For the past three years or so pundits and the mainstream media have pointed to sales figures from groups like the AAP and proclaimed that the ebook apocalypse had failed to occur and that ebooks weren’t going to replace print.
Over the past year that recurring story has been recognized as a trope, and a false one at that. Even The Bookseller has acknowledged that data from the AAP did not represent the full market, and that presents a problem for anyone who wants to spin the topic as “ebooks are failing”.
Folks, meet “digital fatigue”:
Preliminary figures from the Association of American Publishers found that sales of e-books for trade publishers fell 14% in 2015 compared to 2014 and accounted for 20% of overall trade book revenue, down from 23% in 2014. Going beyond AAP’s member publisher sales performance, the Codex Group’s April 2016 survey of 4,992 book buyers found that e-book units purchased as a share of total books purchased fell from 35.9% in April 2015 to 32.4% in April 2016. The Codex survey includes e-books published by traditional publishers and self-publishers and sold across all channels and in all categories.
In light of the April study results, Codex president Peter Hildick-Smith believes that the book industry’s experience with digital sales differs from that of music and video because of two factors. First, electronic devices are optional for reading books (unlike for listening to music or watching video), and the current range of e-book reading devices—including smartphones, tablets, and dedicated e-readers—has not delivered the quality long-form reading experience needed to supplant print, even with e-books’ major price and convenience advantages. Second, Hildick-Smith said, a new consumer phenomenon, “digital fatigue,” is beginning to emerge.
The piece then goes on to cite a blizzard of data about declining ereader ownership, before ending with this paragraph and a couple graphs:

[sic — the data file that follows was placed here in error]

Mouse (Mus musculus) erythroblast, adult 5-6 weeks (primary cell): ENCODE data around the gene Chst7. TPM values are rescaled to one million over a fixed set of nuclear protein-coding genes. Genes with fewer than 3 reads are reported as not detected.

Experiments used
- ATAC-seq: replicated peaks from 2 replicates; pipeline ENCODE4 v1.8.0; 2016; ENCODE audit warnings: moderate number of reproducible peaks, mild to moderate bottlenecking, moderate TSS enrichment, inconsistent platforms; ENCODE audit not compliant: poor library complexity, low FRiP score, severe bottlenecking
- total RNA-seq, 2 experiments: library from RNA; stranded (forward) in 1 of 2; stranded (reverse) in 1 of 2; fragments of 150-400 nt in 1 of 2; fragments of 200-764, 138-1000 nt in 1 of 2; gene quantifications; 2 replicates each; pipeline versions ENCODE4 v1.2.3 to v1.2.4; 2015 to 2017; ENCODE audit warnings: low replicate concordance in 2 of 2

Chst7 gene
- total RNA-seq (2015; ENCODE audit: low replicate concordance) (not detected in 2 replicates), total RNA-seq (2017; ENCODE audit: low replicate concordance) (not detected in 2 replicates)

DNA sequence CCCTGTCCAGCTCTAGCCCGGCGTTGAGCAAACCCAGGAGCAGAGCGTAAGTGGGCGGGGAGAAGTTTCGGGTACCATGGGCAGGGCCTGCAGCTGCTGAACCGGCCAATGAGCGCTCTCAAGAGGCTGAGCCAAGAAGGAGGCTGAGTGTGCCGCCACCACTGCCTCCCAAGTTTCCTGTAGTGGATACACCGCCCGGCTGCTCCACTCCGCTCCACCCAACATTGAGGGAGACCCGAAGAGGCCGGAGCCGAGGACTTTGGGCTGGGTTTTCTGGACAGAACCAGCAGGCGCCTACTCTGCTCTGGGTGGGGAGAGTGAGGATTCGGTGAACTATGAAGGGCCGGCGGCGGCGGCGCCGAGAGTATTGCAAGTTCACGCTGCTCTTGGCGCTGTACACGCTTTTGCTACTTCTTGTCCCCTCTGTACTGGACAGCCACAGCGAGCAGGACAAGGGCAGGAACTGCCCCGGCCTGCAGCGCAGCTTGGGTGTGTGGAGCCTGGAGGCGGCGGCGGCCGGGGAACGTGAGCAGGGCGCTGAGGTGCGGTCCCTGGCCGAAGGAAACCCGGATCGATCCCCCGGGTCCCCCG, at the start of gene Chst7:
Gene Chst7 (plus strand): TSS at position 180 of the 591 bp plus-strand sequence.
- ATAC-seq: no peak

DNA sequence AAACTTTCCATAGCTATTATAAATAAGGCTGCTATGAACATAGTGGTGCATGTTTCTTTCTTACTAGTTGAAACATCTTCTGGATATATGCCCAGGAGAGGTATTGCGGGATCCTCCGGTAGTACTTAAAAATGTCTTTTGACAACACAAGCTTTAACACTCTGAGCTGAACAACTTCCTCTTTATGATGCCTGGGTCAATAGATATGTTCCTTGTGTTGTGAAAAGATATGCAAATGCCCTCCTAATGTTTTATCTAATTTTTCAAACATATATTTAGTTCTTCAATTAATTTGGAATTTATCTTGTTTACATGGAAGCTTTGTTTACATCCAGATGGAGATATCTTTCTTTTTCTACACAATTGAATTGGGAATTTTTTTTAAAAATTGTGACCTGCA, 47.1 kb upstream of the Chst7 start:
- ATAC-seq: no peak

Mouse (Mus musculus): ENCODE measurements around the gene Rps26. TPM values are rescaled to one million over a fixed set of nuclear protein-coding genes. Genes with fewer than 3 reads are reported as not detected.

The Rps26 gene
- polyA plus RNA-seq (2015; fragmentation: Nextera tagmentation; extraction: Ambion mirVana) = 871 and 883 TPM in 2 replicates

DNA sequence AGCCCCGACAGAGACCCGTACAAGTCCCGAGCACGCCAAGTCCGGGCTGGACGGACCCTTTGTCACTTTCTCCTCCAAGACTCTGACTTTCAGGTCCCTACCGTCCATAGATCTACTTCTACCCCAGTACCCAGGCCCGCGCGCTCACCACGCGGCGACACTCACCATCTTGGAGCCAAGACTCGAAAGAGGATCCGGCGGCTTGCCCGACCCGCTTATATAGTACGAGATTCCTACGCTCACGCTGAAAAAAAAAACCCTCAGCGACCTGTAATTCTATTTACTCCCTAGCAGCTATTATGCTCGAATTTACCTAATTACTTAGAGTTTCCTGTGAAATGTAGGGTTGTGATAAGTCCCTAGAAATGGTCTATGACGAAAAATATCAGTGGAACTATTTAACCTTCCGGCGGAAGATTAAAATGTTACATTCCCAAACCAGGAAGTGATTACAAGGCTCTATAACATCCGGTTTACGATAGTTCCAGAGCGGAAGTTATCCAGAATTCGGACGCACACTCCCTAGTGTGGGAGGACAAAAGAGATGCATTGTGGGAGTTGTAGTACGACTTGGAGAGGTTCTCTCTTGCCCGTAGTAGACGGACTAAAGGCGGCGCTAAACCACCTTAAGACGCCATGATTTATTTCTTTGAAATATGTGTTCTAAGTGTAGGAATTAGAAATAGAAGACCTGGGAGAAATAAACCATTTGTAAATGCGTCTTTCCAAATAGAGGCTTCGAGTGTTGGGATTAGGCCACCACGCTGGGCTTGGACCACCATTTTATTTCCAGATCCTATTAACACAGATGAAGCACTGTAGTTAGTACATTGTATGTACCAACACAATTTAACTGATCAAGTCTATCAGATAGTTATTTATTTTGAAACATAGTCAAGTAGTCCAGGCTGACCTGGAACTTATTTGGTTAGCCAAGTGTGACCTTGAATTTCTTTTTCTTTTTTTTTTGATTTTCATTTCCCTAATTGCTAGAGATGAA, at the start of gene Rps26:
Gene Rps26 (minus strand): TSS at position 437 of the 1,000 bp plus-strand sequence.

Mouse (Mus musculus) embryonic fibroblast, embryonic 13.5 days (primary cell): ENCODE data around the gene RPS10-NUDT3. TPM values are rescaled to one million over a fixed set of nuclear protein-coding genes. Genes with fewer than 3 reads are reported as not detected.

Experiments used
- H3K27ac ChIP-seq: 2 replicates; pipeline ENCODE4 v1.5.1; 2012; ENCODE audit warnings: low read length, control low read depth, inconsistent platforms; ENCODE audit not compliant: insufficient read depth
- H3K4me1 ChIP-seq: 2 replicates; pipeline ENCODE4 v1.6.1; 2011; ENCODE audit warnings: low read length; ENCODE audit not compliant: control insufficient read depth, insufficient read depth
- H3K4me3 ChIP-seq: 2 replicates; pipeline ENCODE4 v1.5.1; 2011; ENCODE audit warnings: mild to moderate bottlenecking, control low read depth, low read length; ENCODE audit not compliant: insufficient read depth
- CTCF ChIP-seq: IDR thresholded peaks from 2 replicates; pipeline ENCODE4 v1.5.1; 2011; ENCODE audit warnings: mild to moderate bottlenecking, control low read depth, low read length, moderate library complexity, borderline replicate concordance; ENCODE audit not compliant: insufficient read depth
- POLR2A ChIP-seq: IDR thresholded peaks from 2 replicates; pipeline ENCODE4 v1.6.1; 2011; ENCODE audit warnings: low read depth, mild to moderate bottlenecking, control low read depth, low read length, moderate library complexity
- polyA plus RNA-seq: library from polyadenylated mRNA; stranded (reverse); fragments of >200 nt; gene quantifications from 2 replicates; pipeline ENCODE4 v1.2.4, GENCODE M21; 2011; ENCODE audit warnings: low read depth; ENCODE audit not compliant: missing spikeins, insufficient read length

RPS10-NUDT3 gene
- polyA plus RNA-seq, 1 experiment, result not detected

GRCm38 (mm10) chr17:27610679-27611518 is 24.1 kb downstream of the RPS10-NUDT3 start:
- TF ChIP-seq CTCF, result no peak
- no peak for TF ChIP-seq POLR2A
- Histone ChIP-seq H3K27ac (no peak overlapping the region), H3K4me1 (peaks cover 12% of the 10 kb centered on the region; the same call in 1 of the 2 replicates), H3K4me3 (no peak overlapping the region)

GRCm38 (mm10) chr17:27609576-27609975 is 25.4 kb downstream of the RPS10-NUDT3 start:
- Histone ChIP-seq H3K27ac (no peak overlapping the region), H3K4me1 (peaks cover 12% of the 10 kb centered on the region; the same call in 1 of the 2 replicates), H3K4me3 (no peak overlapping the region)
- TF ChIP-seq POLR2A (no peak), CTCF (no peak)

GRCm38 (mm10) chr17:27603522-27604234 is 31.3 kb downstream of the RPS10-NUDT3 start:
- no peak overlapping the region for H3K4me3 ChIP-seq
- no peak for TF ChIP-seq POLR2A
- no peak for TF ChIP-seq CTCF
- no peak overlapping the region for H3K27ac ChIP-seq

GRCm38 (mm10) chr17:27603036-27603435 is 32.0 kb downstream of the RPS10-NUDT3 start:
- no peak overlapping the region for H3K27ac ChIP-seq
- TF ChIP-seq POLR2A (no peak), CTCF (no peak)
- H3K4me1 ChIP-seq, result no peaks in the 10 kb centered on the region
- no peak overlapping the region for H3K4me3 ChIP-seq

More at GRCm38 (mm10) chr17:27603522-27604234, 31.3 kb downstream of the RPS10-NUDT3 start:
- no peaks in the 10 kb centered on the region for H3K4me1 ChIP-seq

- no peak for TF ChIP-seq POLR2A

Unless the e-reader device market is recharged with lower-price, higher-quality options, Hildick-Smith expects that consumers tiring of their digital-device experience will have further digital fatigue, leading to continued e-book sales erosion.
Coincidentally, Teleread covered the same story last month as part of their coverage of BEA 2016; they have a different selection of data from the same report from the Codex Group, but make no mention of “digital fatigue” (otherwise I would have credited Teleread as the source of the spin).
And yes, I do think it’s spin. My problem with the claim of digital fatigue is that it is too convenient of a label. It fits with exactly how the Codex Group’s customers, legacy publishers (also PW’s customers), want to spin their declining ebook sales when it doesn’t really explain the larger demographic trends.
Are people reading fewer ebooks? According to other sources, yes. But is it due to digital fatigue?
That is debatable.
The Codes Group says that fewer book buyers are reading ebooks, but when we look at the general population we see a very different picture.
Last fall the Pew Research Center released the latest in their semi-annual reports on American reading habits. It showed a slight dip in the number of respondents who had read an ebook in 2015 vs 2014, but it also showed an even steeper decline in the number of people who had read a print book.
You can see the data in the chart at right.
If fewer people are reading fewer ebooks as a result of digital fatigue, then what’s your explanation for the fact they’re also reading fewer print books, and fewer books overall?
I don’t have one, myself, although I am looking forward to when Pew (hopefully) releases the next survey report this fall.
The obvious explanation would be that consumers are getting distracted by other activities, including digital activities on their mobile devices, and that goes against the idea of digital fatigue.
But it is a convenient label, which is why you’re going to hear it a lot over the next few months.
image by IntangibleArts